As Congress fiddles with the arcana of its balanced budget bill, the disagreeable prospect of a Medicare crisis already is receding from public view. And why not? The final budget likely will stave off bankruptcy of Medicare's trust fund until 2007, via some accounting sleight-of-hand and $115 billion in lower payments to providers and insurers.
Savings on that scale are no trifle--until set against the enormity of the real problem. In 2010, baby boomers will start turning 65. That aging generation, 80 million strong, could push Medicare's expenses to 14% of gross domestic product by 2030, says Sylvester J. Schieber of consultants Watson Wyatt & Co., from 2.5% today (chart).
FANTASY. Official Washington, largely incapable of contemplating a train wreck so far down the track, is praying Medicare will have found salvation by then in the form of managed care. That's a wishful fantasy. While shifting patients to health-maintenance organizations will rein in costs--as it has for business--Medicare can't realize the resulting efficiencies. To do so, Congress must create a new structure that allows, even requires, consumer choice and competition. It must force seniors, in other words, to buy health coverage like everyone else.
True, HMOs already are enrolling 90,000 to 100,000 senior citizens a month. At that rate, the Congressional Budget Office estimates, 25% of Medicare recipients will be in managed-care plans by 2002, double today's level. And HMOs should be able to reduce those seniors' medical expenses by 35% to 40%, reckons Stanford University economist Alain C. Enthoven, a high priest of the health-reform movement.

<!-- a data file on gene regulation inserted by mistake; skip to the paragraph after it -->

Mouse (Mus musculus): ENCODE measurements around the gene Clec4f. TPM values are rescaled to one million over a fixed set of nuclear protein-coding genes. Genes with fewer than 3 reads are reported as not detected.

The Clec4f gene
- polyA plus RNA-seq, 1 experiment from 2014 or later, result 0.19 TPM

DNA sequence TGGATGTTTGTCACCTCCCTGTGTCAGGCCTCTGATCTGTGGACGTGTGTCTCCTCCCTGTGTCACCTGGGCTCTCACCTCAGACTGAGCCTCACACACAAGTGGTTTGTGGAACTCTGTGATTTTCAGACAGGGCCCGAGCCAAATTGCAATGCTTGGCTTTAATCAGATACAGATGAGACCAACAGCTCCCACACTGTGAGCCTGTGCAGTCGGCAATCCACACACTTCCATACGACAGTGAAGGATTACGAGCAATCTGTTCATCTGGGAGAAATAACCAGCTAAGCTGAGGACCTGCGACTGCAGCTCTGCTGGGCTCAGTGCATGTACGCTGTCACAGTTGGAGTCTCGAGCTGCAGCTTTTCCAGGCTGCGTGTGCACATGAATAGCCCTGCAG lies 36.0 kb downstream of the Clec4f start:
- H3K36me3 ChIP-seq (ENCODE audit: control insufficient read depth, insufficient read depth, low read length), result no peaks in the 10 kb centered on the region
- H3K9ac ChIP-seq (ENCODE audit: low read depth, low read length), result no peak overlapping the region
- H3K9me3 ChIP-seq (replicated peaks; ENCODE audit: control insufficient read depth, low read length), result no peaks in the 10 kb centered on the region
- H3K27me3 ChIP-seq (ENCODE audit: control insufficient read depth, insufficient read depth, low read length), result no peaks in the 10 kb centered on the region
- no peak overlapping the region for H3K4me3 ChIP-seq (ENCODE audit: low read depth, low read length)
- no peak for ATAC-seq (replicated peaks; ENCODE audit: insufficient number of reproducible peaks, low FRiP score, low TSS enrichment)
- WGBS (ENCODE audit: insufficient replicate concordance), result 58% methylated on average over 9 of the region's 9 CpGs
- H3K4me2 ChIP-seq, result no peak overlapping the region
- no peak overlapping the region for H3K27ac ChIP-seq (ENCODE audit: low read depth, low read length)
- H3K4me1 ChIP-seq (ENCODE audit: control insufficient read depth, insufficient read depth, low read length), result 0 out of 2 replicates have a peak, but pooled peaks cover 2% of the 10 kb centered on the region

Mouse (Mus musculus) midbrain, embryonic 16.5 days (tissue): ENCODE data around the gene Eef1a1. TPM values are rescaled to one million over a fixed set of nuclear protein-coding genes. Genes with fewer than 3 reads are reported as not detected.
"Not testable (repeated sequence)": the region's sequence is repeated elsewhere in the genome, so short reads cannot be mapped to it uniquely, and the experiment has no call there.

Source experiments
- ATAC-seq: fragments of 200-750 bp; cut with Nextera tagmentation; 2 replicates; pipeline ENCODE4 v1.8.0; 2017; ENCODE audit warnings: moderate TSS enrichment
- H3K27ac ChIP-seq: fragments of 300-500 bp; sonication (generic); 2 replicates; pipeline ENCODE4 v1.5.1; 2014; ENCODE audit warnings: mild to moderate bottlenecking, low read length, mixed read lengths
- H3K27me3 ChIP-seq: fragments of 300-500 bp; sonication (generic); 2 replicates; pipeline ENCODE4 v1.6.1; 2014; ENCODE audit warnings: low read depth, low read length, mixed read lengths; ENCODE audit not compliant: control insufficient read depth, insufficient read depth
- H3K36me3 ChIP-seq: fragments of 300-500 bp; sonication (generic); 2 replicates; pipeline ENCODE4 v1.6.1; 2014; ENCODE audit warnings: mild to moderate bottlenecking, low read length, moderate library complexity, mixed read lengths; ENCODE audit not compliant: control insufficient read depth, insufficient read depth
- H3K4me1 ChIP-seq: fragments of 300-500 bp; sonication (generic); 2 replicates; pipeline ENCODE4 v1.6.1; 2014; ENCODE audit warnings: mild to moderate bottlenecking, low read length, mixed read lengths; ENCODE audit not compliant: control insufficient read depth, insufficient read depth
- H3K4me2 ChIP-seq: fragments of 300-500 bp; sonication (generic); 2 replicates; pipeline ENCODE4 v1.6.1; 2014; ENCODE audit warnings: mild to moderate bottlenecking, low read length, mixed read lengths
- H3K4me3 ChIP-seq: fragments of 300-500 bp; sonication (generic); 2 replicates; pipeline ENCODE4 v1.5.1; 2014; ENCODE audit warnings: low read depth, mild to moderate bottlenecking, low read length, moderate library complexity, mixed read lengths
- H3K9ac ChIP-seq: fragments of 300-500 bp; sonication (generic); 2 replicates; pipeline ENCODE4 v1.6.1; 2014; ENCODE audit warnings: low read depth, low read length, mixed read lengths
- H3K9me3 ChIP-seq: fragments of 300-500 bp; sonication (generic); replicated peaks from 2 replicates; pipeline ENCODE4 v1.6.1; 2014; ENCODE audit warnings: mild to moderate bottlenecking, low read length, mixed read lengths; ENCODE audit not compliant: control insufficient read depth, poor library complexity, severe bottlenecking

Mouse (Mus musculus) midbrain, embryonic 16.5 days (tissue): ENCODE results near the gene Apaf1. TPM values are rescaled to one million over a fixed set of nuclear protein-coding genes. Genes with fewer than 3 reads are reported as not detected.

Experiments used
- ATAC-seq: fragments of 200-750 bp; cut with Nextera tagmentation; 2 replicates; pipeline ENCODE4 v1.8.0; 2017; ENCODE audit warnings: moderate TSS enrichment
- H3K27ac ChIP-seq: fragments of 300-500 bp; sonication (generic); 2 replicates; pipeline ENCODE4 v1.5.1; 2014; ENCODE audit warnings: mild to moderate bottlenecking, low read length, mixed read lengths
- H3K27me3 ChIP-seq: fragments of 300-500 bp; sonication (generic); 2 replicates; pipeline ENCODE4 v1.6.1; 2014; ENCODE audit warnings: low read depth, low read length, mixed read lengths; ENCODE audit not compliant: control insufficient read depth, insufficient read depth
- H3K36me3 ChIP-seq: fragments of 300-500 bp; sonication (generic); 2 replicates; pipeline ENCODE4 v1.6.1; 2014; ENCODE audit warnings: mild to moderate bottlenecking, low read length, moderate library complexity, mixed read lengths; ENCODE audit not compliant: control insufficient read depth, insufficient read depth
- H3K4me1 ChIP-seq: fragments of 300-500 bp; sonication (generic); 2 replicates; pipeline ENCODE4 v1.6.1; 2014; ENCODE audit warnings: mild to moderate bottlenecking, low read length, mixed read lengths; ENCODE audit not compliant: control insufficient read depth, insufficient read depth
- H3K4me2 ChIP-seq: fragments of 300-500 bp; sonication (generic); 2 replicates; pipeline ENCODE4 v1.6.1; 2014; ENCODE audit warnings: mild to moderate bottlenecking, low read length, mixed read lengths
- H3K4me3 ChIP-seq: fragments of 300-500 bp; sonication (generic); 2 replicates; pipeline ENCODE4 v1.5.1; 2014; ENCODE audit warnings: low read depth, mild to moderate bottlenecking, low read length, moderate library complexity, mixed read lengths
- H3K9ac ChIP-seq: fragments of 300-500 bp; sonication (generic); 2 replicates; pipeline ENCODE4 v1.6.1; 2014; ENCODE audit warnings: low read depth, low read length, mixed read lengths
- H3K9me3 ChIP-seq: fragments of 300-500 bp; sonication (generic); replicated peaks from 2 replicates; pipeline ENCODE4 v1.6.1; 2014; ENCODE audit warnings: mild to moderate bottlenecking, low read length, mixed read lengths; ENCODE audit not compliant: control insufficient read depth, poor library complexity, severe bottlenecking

There's a catch, though. The HMO shift won't produce systemic savings because of the archaic way Medicare compensates managed-care plans. The Health Care Financing Administration, which runs Medicare, pays HMOs a fixed rate per recipient, based on a county's average medical costs. Typically, that rate is higher than the HMOs' expenses--and the HCFA requires that surpluses be returned in the form of lower premiums and extra benefits such as pharmacy coverage.
It's such goodies that lure seniors into managed care. So, while cutting payments to HMOs would reduce Medicare's tab, slashing too much will cause insurers to pull the perks. And Medicare can't afford that. It needs to shift the elderly as quickly as possible out of its traditional plan, which provides no effective checks on health spending. If it succeeds, average costs should decline--and the compensation formula will allow the HCFA to pay HMOs less. Larger managed-care populations, moreover, should produce lower medical costs even for Medicare recipients who aren't in HMOs, predicts consultant Peter D. Fox, a former HCFA official.
The HCFA acknowledges, though, that these solutions don't produce savings nearly fast enough. So Medicare is experimenting with other ideas. In Denver, it wants HMOs to bid on a contract to provide a predetermined package of benefits. It also favors legislation allowing provider groups to create their own Medicare HMOs, which could cut administrative costs.
Enthoven argues that there's a much quicker, better way. Give every senior a fixed sum, he says, and let them buy health insurance on their own. HMOs would bid for their business, offering varying benefits at different prices. If seniors wanted a plan that costs more than their Medicare subsidy, the difference would come out of their pockets. Forcing the elderly to become sharp-eyed health-care consumers would help keep a lid on rates.
Even that may not counter the impending demographic cataclysm. "All this still begs the question, what does society want?" says Bruce Merlin Fried, who directs the agency's managed-care programs. As a nation, we have yet to consider just what we're willing to pay to keep funding our seniors' medical care. As we put the question off, 80 million boomers grow older--and more vested in a system that promises unlimited doctor visits and relative security. The longer we wait, the more likely their resistance will translate into political intractability and the path to true reform will become all the more daunting.